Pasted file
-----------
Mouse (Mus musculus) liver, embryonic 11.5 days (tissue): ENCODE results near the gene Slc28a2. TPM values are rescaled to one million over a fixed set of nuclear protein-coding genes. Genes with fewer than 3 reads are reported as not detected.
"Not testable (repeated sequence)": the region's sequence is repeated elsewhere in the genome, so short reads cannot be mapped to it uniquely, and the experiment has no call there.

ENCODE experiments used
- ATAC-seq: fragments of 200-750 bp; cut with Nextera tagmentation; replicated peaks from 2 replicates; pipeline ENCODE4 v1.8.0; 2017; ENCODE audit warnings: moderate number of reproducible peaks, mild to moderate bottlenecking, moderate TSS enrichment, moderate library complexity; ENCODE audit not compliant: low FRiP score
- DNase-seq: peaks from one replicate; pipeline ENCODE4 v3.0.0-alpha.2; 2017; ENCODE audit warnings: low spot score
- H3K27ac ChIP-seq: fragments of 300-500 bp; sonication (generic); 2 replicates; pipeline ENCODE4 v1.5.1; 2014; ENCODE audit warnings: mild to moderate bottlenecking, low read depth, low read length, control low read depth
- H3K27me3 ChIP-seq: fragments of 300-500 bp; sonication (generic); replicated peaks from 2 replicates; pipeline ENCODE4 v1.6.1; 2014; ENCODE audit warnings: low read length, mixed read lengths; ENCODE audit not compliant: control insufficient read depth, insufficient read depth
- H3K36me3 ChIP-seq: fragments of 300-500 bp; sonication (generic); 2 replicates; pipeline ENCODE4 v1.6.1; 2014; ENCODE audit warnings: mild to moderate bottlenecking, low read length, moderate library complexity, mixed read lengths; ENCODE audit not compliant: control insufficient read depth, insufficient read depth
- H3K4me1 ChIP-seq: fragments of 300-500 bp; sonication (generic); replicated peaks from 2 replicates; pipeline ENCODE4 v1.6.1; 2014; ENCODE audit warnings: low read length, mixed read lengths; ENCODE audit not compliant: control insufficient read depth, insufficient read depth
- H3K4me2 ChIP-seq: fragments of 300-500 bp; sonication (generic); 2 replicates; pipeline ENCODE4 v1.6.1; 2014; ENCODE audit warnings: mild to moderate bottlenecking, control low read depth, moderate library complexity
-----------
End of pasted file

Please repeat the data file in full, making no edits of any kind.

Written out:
Mouse (Mus musculus) liver, embryonic 11.5 days (tissue): ENCODE results near the gene Slc28a2. TPM values are rescaled to one million over a fixed set of nuclear protein-coding genes. Genes with fewer than 3 reads are reported as not detected.
"Not testable (repeated sequence)": the region's sequence is repeated elsewhere in the genome, so short reads cannot be mapped to it uniquely, and the experiment has no call there.

ENCODE experiments used
- ATAC-seq: fragments of 200-750 bp; cut with Nextera tagmentation; replicated peaks from 2 replicates; pipeline ENCODE4 v1.8.0; 2017; ENCODE audit warnings: moderate number of reproducible peaks, mild to moderate bottlenecking, moderate TSS enrichment, moderate library complexity; ENCODE audit not compliant: low FRiP score
- DNase-seq: peaks from one replicate; pipeline ENCODE4 v3.0.0-alpha.2; 2017; ENCODE audit warnings: low spot score
- H3K27ac ChIP-seq: fragments of 300-500 bp; sonication (generic); 2 replicates; pipeline ENCODE4 v1.5.1; 2014; ENCODE audit warnings: mild to moderate bottlenecking, low read depth, low read length, control low read depth
- H3K27me3 ChIP-seq: fragments of 300-500 bp; sonication (generic); replicated peaks from 2 replicates; pipeline ENCODE4 v1.6.1; 2014; ENCODE audit warnings: low read length, mixed read lengths; ENCODE audit not compliant: control insufficient read depth, insufficient read depth
- H3K36me3 ChIP-seq: fragments of 300-500 bp; sonication (generic); 2 replicates; pipeline ENCODE4 v1.6.1; 2014; ENCODE audit warnings: mild to moderate bottlenecking, low read length, moderate library complexity, mixed read lengths; ENCODE audit not compliant: control insufficient read depth, insufficient read depth
- H3K4me1 ChIP-seq: fragments of 300-500 bp; sonication (generic); replicated peaks from 2 replicates; pipeline ENCODE4 v1.6.1; 2014; ENCODE audit warnings: low read length, mixed read lengths; ENCODE audit not compliant: control insufficient read depth, insufficient read depth
- H3K4me2 ChIP-seq: fragments of 300-500 bp; sonication (generic); 2 replicates; pipeline ENCODE4 v1.6.1; 2014; ENCODE audit warnings: mild to moderate bottlenecking, control low read depth, moderate library complexity